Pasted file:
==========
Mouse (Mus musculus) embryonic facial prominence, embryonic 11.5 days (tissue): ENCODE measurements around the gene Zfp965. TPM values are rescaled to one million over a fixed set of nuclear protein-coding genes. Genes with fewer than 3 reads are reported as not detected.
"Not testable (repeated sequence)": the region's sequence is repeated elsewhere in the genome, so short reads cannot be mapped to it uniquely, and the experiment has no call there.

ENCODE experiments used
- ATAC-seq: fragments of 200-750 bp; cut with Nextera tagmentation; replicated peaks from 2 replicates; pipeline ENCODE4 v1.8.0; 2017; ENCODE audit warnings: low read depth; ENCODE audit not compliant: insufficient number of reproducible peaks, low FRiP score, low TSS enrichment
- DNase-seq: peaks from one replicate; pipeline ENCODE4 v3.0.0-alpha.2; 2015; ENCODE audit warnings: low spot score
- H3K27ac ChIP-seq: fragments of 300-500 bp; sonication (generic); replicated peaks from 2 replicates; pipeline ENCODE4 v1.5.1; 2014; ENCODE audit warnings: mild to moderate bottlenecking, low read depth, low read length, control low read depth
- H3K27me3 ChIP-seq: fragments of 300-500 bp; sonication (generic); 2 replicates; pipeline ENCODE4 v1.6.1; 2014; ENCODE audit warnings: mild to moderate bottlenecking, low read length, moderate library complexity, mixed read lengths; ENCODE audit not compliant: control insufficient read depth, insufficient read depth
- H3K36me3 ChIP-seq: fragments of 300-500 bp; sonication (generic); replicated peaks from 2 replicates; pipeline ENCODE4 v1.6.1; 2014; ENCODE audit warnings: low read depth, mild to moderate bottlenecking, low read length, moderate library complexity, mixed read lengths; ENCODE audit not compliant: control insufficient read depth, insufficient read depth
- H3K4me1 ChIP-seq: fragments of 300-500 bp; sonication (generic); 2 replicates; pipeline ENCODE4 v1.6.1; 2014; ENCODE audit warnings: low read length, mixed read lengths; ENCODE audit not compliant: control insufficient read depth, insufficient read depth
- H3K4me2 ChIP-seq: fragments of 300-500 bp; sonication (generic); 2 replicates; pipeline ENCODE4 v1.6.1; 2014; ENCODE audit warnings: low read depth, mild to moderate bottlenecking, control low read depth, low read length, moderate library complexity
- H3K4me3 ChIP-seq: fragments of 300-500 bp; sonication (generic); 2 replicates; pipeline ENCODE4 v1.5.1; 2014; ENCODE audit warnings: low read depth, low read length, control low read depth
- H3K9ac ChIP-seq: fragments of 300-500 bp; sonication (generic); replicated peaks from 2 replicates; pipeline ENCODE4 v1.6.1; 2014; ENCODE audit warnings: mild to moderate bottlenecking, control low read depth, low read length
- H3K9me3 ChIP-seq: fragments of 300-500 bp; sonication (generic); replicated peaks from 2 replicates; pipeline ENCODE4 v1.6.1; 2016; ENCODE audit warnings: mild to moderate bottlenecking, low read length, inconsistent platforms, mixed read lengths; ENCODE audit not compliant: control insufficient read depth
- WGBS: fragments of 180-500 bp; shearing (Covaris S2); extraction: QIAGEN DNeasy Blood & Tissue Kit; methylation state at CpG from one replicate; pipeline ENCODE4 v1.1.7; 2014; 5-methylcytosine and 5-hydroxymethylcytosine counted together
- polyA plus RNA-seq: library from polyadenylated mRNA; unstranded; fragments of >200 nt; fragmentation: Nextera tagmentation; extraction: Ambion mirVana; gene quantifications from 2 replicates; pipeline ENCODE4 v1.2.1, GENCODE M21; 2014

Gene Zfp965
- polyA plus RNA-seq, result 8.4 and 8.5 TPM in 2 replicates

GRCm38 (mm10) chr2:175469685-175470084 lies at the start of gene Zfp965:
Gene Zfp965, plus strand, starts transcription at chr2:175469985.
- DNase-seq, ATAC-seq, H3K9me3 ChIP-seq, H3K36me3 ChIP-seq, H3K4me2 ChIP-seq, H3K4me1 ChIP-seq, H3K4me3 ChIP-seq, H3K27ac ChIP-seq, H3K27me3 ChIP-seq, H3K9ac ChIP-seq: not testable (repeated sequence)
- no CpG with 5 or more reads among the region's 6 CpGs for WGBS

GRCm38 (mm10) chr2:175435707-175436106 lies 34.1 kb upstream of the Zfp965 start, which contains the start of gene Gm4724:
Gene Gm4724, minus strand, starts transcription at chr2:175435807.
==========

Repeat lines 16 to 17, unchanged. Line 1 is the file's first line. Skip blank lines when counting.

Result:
Gene Zfp965
- polyA plus RNA-seq, result 8.4 and 8.5 TPM in 2 replicates